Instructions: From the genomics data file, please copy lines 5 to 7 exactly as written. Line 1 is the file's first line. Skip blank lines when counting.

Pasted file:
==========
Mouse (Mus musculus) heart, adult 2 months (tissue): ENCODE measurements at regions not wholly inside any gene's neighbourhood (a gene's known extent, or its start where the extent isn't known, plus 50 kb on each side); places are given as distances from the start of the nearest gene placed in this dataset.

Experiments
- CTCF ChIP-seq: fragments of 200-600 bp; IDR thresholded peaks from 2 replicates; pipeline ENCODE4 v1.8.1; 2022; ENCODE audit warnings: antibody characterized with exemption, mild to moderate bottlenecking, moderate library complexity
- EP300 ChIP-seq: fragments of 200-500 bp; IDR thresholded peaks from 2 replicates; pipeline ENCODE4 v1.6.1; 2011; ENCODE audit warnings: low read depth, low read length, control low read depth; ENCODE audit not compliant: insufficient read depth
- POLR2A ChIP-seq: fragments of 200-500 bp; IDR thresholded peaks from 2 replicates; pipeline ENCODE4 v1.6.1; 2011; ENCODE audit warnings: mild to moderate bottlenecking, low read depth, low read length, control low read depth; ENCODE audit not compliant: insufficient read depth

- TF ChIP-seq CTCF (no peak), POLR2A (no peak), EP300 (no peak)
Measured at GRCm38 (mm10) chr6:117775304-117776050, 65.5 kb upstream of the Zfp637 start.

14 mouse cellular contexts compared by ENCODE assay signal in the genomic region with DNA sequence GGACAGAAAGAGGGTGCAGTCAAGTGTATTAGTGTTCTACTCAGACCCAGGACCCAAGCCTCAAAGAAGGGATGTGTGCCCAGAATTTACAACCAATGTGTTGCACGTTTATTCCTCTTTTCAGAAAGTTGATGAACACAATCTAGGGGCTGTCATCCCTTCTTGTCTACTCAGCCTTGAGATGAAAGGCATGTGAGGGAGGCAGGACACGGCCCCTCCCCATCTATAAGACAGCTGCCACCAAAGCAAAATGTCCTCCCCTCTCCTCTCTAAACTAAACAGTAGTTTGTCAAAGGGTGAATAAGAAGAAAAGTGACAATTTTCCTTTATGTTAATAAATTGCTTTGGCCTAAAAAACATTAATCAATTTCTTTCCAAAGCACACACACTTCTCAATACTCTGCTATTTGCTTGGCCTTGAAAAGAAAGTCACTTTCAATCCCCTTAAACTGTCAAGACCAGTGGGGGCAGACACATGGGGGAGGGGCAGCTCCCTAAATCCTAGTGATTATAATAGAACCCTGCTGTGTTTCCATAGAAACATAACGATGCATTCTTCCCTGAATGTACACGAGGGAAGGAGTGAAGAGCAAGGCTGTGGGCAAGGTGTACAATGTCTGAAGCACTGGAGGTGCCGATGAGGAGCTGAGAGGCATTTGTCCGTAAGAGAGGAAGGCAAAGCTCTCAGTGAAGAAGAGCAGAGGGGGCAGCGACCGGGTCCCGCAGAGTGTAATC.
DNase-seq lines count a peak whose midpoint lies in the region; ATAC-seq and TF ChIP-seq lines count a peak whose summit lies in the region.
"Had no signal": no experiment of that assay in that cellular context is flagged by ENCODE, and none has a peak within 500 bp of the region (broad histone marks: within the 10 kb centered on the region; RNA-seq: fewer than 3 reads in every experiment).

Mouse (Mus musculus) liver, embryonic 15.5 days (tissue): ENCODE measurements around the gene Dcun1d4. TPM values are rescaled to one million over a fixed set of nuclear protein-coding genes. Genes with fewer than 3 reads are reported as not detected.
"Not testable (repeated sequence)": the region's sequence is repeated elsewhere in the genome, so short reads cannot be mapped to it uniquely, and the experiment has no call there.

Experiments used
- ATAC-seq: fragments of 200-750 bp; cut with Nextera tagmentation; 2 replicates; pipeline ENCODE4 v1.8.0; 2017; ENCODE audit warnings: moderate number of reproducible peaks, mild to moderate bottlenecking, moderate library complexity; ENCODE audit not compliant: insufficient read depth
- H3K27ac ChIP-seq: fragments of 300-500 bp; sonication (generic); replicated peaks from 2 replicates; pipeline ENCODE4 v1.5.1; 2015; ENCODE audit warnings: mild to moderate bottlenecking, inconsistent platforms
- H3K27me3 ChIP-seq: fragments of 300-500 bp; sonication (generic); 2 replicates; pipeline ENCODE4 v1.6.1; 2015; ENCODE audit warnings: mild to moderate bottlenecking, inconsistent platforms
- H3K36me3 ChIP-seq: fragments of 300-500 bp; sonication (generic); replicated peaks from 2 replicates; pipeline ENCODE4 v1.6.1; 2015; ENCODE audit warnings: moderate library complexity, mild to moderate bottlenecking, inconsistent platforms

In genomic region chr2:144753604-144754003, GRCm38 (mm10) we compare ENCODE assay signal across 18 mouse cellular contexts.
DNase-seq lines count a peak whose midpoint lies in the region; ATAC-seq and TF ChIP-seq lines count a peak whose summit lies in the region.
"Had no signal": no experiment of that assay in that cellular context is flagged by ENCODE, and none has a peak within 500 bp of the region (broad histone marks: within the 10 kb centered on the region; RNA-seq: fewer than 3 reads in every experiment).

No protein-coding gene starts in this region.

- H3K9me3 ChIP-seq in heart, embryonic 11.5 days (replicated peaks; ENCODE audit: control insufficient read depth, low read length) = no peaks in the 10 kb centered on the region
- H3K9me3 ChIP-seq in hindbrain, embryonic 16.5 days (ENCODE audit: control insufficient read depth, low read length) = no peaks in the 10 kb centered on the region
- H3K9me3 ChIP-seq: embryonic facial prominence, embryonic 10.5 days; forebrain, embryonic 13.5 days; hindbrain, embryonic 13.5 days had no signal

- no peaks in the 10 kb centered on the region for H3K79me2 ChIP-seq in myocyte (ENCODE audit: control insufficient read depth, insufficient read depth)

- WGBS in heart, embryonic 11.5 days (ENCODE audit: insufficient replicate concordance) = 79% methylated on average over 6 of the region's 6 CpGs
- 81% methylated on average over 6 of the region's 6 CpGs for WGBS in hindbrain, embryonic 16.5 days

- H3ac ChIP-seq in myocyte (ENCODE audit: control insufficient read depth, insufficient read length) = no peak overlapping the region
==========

- POLR2A ChIP-seq: fragments of 200-500 bp; IDR thresholded peaks from 2 replicates; pipeline ENCODE4 v1.6.1; 2011; ENCODE audit warnings: mild to moderate bottlenecking, low read depth, low read length, control low read depth; ENCODE audit not compliant: insufficient read depth

- TF ChIP-seq CTCF (no peak), POLR2A (no peak), EP300 (no peak)
Measured at GRCm38 (mm10) chr6:117775304-117776050, 65.5 kb upstream of the Zfp637 start.